HC Deb 12 July 1872 vol 212 cc1075-83

Order for Committee read.


said, before he put the Question that he leave the Chair, it would be the proper time to call upon the hon. Member for Finsbury (Mr. W. M. Torrens) to move the Motion of which he had given Notice.


, in rising accordingly to move— That it be an Instruction to the Committee that they have power to provide for the rebuilding of workmen's dwellings in cases where the same shall have been extensively pulled down under or by virtue of any Act of Parliament, said, that he regarded its omission from the Bill of his right hon. Friend with great regret, although he believed it might be supplied even at that late period of the Session. After many years' discussion, that House unanimously adopted in 1868 a Bill to provide better dwellings for the labouring classes in places of large extent, where overcrowding was found to exist. That Bill was sent to the House of Lords, where it was altered in an essential particular. The Preamble to the Bill, in its original form, recited that the objects of the Bill were, to give power to local authorities to compel the repair of dwellings; where they were not sufficiently repaired, to have them taken down; if they were quite dilapidated, instead thereof to build suitable dwellings and to secure their maintenance. The 38th clause of the Bill, not merely by declaration, but by enactment, proceeded to state what were the four objects of the measure in the contemplation of the House of Commons—namely, repair, demolition, reconstruction, and compensation to the owners who were divested. After a Committee of the other House had sat for some weeks, the Bill was sent back to the House of Commons with the latter provisions entirely excised. Since then we had had the advantage of three years' experience, and we knew what had been the effect of the alterations made by the House of Lords. Having taken an active part in passing the Act of 1868, he had felt it his duty to watch closely its operation, and he could state with confidence that all those portions of the Bill which were confirmed by the House of Lords had worked beneficially and steadily, while, on the contrary, the omission of some of the clauses had produced a certain amount of paralysis in the operation of the measure. He would mention the case, well known to his hon. Friend the Member for West Essex (Sir Henry Selwin-Ibbetson), of a small district in the centre of St. George's, Bloomsbury, which was surrounded by a large and well-to-do population, but which itself was a nest of disease, demoralization, and destitution. The local authorities had endeavoured to put the power of demolition in force, but had been arrested in their course by two very obvious considerations. In the first place, the House of Lords had rejected the clause giving power to compensate, and consequently the unhappy lessees would be left without any compensation if they were driven out of their property. But what was still more important to the public at large was, that the power of compulsory purchase of the site was struck out by the House of Lords, while a clause was introduced under which the remedy of the landlord was made to enure, notwithstanding the fact that the property of the lessee was destroyed. It was clear that by simply digging up the foundations of a particular slum the moral and physical evil would not be got rid of if the old dilapidated houses were not replaced by proper dwellings. Otherwise the inhabitants would spread themselves over the surrounding district and thus perpetuate the evil which the Legislature desired to remove. He would ask his right hon. Friend, therefore, whether he would not, after the experience of three years, present a second time to the House of Lords the clauses which they rejected in 1868, because they, no doubt, deemed them unnecessary. The Bill of 1868 provided that the site of the houses demolished should belong to the local authorities; but the House of Lords objected to this proposal, saying that the local authorities were not the proper parties to hold the land in fee. In point of fact, however, the Proviso contained in the Bill of 1868 was merely to the effect that if within seven years the site was not covered with wholesome dwellings, it should be re-sold to private individuals or a building company; but it was never intended that the local authorities should become either householders or landowners. Every railway company in the kingdom had power to acquire lands, and surely the promotion of public health was of far greater consequence than any speculations of that kind. They ought to consider that the wealth of the country was rapidly increasing, whilst poverty, misery, and the difficulty of living were not decreasing; and it was surely not consistent with their sense of public justice that they should reject any means of doing for the public health's sake that which they were quite willing to do to promote the interests of a speculative company. What he asked was simply that they would re-affirm that which they passed in 1868, and which a large proportion of the Upper House was on that occasion prepared to adopt. In conclusion, he would move the Instruction of which he had given Notice.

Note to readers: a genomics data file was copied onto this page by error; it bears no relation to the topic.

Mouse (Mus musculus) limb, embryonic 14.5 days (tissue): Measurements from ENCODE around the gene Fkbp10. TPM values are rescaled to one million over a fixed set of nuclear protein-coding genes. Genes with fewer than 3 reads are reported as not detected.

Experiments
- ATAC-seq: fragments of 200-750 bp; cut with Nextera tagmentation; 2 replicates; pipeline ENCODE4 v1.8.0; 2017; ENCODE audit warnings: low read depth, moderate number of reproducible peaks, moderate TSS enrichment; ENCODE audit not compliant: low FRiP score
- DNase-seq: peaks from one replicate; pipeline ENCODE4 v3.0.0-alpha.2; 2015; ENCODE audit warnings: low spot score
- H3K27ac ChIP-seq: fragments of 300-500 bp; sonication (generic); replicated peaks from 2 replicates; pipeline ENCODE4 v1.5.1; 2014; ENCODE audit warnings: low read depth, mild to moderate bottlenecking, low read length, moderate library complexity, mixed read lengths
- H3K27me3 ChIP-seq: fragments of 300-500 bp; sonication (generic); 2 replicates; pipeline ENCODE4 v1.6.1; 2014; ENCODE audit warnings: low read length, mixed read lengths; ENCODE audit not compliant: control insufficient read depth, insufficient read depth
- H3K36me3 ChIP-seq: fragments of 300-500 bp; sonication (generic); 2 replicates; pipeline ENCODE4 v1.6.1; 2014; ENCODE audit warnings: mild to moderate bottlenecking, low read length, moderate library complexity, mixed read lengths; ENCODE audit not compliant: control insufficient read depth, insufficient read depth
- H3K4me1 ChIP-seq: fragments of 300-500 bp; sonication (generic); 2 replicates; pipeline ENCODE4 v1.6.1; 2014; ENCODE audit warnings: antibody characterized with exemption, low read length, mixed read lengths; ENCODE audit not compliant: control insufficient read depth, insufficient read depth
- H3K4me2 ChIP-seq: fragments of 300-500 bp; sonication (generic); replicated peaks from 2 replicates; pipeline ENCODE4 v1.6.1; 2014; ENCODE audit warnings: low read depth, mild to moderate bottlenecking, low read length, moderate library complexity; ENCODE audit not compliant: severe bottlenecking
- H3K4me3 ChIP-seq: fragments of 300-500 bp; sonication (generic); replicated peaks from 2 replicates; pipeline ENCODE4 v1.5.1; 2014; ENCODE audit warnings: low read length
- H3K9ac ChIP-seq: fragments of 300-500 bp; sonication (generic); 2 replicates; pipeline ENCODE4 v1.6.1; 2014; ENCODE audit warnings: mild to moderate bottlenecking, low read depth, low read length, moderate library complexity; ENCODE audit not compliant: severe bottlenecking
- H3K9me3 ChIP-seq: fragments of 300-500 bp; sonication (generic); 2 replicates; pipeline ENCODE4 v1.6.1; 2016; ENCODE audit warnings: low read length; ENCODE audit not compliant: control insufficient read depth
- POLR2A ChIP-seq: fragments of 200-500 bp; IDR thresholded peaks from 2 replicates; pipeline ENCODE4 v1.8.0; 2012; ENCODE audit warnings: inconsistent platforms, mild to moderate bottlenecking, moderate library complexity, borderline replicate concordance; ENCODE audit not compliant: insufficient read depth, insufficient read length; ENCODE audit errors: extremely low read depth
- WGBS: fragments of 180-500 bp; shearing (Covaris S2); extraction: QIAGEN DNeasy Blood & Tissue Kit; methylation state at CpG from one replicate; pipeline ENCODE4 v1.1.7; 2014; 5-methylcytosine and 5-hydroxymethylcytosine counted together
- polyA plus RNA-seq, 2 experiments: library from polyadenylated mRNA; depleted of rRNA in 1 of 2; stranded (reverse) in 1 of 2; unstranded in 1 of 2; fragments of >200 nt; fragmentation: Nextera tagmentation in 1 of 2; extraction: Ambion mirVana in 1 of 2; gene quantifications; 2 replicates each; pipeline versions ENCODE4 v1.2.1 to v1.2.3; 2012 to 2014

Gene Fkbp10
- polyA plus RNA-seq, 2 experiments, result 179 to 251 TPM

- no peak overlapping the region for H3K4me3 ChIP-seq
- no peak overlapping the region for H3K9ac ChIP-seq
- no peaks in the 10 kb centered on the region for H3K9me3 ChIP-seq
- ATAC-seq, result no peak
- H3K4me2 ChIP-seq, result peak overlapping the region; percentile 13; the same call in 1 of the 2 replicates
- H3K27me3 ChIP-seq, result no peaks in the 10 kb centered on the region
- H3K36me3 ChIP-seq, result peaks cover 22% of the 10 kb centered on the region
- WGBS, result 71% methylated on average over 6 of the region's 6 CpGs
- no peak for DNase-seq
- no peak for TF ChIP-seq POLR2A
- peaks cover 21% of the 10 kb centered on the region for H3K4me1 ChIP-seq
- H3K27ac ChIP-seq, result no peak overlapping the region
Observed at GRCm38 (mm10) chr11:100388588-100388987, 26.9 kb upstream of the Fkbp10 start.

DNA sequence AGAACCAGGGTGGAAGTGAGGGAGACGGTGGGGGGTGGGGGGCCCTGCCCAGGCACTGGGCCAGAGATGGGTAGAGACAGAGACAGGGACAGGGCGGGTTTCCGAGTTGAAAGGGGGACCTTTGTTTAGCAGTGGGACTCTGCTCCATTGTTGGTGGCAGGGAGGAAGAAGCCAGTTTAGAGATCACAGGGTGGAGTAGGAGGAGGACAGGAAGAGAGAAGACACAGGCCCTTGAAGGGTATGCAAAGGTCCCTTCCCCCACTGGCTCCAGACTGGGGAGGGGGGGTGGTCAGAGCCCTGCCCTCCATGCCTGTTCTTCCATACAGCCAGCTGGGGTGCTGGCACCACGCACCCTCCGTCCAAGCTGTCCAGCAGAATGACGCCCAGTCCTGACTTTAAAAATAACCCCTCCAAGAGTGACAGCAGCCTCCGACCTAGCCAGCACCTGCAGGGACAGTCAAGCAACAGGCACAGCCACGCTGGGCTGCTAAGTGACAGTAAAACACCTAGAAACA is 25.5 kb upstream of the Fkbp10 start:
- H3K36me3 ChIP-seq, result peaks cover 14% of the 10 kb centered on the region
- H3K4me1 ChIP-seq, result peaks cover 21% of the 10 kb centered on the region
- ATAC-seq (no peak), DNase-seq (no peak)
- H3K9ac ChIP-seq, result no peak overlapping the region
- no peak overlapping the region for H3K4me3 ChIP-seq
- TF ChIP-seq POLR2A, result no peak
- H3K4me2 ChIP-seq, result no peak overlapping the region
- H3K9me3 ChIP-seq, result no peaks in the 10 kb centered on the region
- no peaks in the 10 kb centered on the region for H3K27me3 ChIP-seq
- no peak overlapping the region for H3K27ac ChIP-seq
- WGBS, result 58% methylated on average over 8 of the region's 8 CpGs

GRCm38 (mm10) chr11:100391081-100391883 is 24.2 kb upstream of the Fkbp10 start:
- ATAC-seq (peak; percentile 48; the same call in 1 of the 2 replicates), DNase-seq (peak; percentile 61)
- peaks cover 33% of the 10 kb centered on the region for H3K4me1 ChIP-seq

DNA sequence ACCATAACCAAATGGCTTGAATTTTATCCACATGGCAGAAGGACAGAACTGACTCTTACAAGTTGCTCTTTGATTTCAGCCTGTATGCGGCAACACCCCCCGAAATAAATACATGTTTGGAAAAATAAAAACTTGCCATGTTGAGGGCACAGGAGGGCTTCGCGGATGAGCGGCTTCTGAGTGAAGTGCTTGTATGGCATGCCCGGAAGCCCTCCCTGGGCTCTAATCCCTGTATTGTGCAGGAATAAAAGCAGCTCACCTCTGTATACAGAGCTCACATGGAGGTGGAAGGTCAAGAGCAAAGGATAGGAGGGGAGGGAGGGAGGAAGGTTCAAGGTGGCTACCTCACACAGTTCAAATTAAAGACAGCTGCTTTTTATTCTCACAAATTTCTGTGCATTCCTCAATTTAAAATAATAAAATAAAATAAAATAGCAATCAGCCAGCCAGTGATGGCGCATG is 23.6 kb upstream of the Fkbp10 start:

Motion made, and Question proposed, That it be an Instruction to the Committee, that they have power to provide for the rebuilding of workmen's dwellings in oases where the same shall have been extensively pulled down under or by virtue of any Act of Parliament."—(Mr. W. M. Torrens.)